Amnesty International USA (AI USA) used Twitter to urge the United States Department of State to respond to human rights violations in Bahrain.
Bahrain is a key US ally in the Middle East and hosts the US Navy’s 5th Fleet. Given this close relationship, the US government was in a position to exert influence on the regime to address human rights violations. AI USA targeted the US Department of State specifically because they felt that a public stand by this US government office would increase the visibility and scrutiny of several trials of opposition figures taking place in Bahrain and send a strong message to the Bahraini government.
The AI USA Twitter campaign began on June 15, 2011. The goals of the campaign were twofold. First, AI USA wanted the US Department of State to respond publically to the human rights violations in Bahrain. Second, AI USA called specifically for the US administration to guarantee the presence of a high-level representative from the US embassy in Bahrain at the upcoming trials of opposition figures.
Prior to beginning the campaign, AI USA assessed the level of interest and support among its members to ensure that there would be sufficient involvement in the initiative. The day before the Twitter action, AI USA started to mobilize their supporters by issuing a press release and blog posts. The organization also shared sample tweets that supporters could send on the day of action. Additionally, the title of the blog post announcing the action was an actual sample tweet (including the target @statedept), so users were automatically participating when they shared the blog post. These preparations helped to advertise the campaign and make it easier for people to get involved.
During and after the campaign, AI USA collected a sample of tweets sent to the State Department as well as response tweets from the Bureau of Democracy, Human Rights, and Labor, using Storify. This action recap was then shared with their network of supporters on a blog post.
Several thousand people participated in the Twitter campaign and more than 16,000 activists signed an accompanying online petition. While the campaign did not accomplish its ultimate goal of high-level US presence at the Bahraini opposition trials, it did result in a public response on Twitter from Assistant Secretary of State Mike Posner. Assistant Secretary Posner had been in Bahrain around the time of the Twitter campaign, which created a sense of urgency around the issue. The timing of the campaign was a key factor in its success, because Assistant Secretary Posner also issued a statement on the human rights situation in Bahrain.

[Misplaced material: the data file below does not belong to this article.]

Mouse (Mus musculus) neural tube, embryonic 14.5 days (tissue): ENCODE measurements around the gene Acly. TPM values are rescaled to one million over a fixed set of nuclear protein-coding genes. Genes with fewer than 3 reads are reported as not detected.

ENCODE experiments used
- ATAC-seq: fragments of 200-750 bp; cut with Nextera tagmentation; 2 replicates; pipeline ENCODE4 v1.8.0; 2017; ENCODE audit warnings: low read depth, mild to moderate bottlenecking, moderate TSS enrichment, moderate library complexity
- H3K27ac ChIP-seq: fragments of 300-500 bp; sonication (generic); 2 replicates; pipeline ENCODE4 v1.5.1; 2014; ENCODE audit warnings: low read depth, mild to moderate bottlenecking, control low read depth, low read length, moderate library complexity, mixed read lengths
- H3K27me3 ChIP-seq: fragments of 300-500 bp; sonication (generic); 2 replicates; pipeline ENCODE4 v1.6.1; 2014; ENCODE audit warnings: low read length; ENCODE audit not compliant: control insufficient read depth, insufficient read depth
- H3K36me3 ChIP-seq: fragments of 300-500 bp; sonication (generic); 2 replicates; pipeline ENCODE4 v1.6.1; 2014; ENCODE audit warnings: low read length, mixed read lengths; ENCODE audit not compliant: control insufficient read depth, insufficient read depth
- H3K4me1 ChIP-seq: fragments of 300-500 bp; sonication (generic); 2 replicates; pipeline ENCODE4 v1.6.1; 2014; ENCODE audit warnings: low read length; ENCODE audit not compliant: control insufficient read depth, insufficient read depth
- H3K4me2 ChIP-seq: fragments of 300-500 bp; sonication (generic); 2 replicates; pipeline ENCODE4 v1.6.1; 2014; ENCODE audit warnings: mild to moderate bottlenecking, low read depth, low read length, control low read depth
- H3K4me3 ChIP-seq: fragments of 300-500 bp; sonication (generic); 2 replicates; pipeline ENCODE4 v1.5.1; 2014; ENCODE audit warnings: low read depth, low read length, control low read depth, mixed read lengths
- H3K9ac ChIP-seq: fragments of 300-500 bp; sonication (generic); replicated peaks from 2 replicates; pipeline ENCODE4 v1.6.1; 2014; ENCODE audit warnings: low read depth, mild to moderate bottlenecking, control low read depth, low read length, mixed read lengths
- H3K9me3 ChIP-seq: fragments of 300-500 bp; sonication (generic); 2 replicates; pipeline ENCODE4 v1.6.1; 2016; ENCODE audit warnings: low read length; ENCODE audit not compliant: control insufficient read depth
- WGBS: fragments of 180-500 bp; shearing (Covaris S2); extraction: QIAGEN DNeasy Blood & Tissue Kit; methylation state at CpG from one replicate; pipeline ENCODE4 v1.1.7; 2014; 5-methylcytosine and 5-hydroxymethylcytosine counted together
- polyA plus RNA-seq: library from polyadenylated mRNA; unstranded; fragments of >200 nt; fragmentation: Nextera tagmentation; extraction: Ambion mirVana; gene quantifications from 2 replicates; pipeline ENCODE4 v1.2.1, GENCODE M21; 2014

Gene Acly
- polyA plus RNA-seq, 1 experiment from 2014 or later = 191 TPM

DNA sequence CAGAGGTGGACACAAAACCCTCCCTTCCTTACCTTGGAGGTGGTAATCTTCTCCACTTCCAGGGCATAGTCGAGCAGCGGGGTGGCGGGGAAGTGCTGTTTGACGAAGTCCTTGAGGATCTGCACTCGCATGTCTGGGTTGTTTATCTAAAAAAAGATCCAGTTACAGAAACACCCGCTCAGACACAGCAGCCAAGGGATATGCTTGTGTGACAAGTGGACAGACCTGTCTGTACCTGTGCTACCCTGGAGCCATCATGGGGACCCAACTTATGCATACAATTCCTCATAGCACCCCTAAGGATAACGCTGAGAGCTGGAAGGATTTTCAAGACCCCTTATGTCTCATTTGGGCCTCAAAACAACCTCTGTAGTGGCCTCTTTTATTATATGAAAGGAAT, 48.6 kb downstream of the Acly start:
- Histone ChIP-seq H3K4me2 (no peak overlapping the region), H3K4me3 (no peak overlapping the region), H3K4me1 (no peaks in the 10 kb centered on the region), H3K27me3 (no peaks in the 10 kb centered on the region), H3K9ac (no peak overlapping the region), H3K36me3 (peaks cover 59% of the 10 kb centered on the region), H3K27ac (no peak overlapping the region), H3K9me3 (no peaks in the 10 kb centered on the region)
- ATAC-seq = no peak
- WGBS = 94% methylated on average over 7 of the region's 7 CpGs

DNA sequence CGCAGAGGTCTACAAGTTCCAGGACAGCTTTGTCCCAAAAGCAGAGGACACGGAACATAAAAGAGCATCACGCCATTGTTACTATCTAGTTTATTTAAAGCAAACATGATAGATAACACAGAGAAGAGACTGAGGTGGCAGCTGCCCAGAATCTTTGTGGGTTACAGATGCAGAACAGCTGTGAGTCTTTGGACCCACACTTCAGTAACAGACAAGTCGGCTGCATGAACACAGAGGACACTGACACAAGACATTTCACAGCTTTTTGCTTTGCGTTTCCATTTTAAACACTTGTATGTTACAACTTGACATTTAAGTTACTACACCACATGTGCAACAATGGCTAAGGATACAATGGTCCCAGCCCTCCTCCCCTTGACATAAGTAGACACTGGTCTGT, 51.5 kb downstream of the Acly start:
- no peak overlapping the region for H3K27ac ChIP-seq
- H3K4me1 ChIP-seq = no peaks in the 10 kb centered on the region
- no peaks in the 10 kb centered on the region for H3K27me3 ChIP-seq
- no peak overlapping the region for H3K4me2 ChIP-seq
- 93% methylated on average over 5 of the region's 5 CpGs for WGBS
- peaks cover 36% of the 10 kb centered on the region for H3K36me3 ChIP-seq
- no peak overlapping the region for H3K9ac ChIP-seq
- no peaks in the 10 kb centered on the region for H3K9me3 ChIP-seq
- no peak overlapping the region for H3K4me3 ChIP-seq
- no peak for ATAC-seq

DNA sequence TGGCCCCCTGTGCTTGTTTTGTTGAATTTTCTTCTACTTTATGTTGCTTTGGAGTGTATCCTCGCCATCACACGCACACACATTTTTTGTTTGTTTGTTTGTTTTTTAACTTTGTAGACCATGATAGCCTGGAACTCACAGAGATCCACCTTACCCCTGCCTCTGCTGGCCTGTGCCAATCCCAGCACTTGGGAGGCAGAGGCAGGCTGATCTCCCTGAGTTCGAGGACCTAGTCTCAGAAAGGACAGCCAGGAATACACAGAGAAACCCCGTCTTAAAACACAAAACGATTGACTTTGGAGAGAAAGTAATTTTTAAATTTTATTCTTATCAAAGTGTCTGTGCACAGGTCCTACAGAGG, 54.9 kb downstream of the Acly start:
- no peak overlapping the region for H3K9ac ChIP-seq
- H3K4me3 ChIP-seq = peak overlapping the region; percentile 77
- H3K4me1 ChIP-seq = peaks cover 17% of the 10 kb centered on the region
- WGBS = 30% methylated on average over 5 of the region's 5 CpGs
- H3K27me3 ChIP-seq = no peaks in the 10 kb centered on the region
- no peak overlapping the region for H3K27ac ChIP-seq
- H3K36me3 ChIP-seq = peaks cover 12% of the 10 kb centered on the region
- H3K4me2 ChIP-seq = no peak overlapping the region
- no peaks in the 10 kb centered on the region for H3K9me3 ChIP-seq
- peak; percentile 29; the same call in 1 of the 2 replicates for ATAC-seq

— Human Rights @ State (@State_DRL) June 16, 2011
New Tactics in Human Rights does not advocate for or endorse specific tactics, policies or issues.
This tactic benefited from a defined goal and target. By focusing its efforts on the U.S. State Department and pressuring the agency on a particular response, Amnesty International USA was able to engage members and supporters in a focused and coordinated effort. This example also highlights the process of identifying relevant targets that can influence a particular human rights issue. In this case, the close relationship between the governments of the U.S. and Bahrain provided an opening to AI USA to pressure the State Department to take action.
The timing of social media tactics can be particularly important, and in this case, the trials in Bahrain provided a focus for the campaign and inspired greater participation. Additionally, the visit of a high level US government official around the same time of the action further helped to create urgency, a key factor for any campaigning.
AI USA also took advantage of one of social media’s strengths, the ability to connect messages directly to people in power who have a presence on social media sites such as Twitter.
Another transferable aspect of the approach is the use of Storify and blogs to share progress on the action with participants in real time. This allowed participants to see their actions had an impact, which can build deeper support and engagement.